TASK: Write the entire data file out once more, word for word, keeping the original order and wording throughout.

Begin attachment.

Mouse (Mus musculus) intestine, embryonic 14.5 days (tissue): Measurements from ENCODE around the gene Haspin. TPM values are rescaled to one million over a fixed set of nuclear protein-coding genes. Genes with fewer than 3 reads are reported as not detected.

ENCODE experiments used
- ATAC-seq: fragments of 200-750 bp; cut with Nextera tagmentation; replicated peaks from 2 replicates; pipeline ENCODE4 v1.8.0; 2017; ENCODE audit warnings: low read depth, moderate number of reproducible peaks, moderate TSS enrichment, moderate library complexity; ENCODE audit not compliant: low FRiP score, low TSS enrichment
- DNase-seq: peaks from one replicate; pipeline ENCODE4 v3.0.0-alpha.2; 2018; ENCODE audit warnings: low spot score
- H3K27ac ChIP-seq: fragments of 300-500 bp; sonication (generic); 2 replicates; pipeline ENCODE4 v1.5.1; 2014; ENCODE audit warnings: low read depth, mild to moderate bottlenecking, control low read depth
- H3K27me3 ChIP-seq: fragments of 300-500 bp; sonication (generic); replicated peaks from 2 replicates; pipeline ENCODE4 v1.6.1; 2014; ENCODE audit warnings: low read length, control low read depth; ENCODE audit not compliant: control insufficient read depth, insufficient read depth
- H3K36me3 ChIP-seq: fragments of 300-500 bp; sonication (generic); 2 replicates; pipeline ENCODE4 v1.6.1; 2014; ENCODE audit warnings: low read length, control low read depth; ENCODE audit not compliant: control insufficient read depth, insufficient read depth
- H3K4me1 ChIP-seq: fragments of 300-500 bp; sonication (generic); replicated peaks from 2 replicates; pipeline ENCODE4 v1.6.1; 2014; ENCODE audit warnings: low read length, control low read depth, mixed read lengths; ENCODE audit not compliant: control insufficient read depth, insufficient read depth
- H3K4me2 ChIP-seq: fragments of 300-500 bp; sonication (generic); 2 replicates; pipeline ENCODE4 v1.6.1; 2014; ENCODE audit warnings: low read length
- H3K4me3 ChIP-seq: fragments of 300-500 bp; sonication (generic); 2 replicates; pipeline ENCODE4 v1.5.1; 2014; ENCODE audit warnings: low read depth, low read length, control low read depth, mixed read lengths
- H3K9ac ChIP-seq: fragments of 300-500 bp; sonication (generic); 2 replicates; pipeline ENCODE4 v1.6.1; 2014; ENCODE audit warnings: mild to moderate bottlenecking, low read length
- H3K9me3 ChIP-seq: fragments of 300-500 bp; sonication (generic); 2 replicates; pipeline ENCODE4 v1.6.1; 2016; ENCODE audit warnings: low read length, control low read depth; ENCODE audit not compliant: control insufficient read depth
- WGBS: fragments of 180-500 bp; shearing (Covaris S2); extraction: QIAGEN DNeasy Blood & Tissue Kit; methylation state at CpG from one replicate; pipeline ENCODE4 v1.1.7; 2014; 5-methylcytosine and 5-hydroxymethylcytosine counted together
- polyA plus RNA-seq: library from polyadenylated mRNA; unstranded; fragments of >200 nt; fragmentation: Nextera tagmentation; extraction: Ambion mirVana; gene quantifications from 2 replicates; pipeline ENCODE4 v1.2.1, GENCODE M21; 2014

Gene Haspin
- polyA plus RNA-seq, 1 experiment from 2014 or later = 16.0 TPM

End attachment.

Mouse (Mus musculus) intestine, embryonic 14.5 days (tissue): Measurements from ENCODE around the gene Haspin. TPM values are rescaled to one million over a fixed set of nuclear protein-coding genes. Genes with fewer than 3 reads are reported as not detected.

ENCODE experiments used
- ATAC-seq: fragments of 200-750 bp; cut with Nextera tagmentation; replicated peaks from 2 replicates; pipeline ENCODE4 v1.8.0; 2017; ENCODE audit warnings: low read depth, moderate number of reproducible peaks, moderate TSS enrichment, moderate library complexity; ENCODE audit not compliant: low FRiP score, low TSS enrichment
- DNase-seq: peaks from one replicate; pipeline ENCODE4 v3.0.0-alpha.2; 2018; ENCODE audit warnings: low spot score
- H3K27ac ChIP-seq: fragments of 300-500 bp; sonication (generic); 2 replicates; pipeline ENCODE4 v1.5.1; 2014; ENCODE audit warnings: low read depth, mild to moderate bottlenecking, control low read depth
- H3K27me3 ChIP-seq: fragments of 300-500 bp; sonication (generic); replicated peaks from 2 replicates; pipeline ENCODE4 v1.6.1; 2014; ENCODE audit warnings: low read length, control low read depth; ENCODE audit not compliant: control insufficient read depth, insufficient read depth
- H3K36me3 ChIP-seq: fragments of 300-500 bp; sonication (generic); 2 replicates; pipeline ENCODE4 v1.6.1; 2014; ENCODE audit warnings: low read length, control low read depth; ENCODE audit not compliant: control insufficient read depth, insufficient read depth
- H3K4me1 ChIP-seq: fragments of 300-500 bp; sonication (generic); replicated peaks from 2 replicates; pipeline ENCODE4 v1.6.1; 2014; ENCODE audit warnings: low read length, control low read depth, mixed read lengths; ENCODE audit not compliant: control insufficient read depth, insufficient read depth
- H3K4me2 ChIP-seq: fragments of 300-500 bp; sonication (generic); 2 replicates; pipeline ENCODE4 v1.6.1; 2014; ENCODE audit warnings: low read length
- H3K4me3 ChIP-seq: fragments of 300-500 bp; sonication (generic); 2 replicates; pipeline ENCODE4 v1.5.1; 2014; ENCODE audit warnings: low read depth, low read length, control low read depth, mixed read lengths
- H3K9ac ChIP-seq: fragments of 300-500 bp; sonication (generic); 2 replicates; pipeline ENCODE4 v1.6.1; 2014; ENCODE audit warnings: mild to moderate bottlenecking, low read length
- H3K9me3 ChIP-seq: fragments of 300-500 bp; sonication (generic); 2 replicates; pipeline ENCODE4 v1.6.1; 2016; ENCODE audit warnings: low read length, control low read depth; ENCODE audit not compliant: control insufficient read depth
- WGBS: fragments of 180-500 bp; shearing (Covaris S2); extraction: QIAGEN DNeasy Blood & Tissue Kit; methylation state at CpG from one replicate; pipeline ENCODE4 v1.1.7; 2014; 5-methylcytosine and 5-hydroxymethylcytosine counted together
- polyA plus RNA-seq: library from polyadenylated mRNA; unstranded; fragments of >200 nt; fragmentation: Nextera tagmentation; extraction: Ambion mirVana; gene quantifications from 2 replicates; pipeline ENCODE4 v1.2.1, GENCODE M21; 2014

Gene Haspin
- polyA plus RNA-seq, 1 experiment from 2014 or later = 16.0 TPM